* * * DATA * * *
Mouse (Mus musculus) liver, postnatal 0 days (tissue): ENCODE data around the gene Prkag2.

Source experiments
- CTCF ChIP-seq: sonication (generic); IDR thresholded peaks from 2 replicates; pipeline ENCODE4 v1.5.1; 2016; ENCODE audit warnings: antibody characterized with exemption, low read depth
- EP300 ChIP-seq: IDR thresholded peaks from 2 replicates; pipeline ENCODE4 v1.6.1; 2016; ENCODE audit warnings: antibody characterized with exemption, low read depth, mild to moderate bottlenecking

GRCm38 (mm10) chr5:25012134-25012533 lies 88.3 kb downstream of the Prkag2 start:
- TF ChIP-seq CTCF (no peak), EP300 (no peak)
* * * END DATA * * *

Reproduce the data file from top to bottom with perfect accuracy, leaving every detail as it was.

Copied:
Mouse (Mus musculus) liver, postnatal 0 days (tissue): ENCODE data around the gene Prkag2.

Source experiments
- CTCF ChIP-seq: sonication (generic); IDR thresholded peaks from 2 replicates; pipeline ENCODE4 v1.5.1; 2016; ENCODE audit warnings: antibody characterized with exemption, low read depth
- EP300 ChIP-seq: IDR thresholded peaks from 2 replicates; pipeline ENCODE4 v1.6.1; 2016; ENCODE audit warnings: antibody characterized with exemption, low read depth, mild to moderate bottlenecking

GRCm38 (mm10) chr5:25012134-25012533 lies 88.3 kb downstream of the Prkag2 start:
- TF ChIP-seq CTCF (no peak), EP300 (no peak)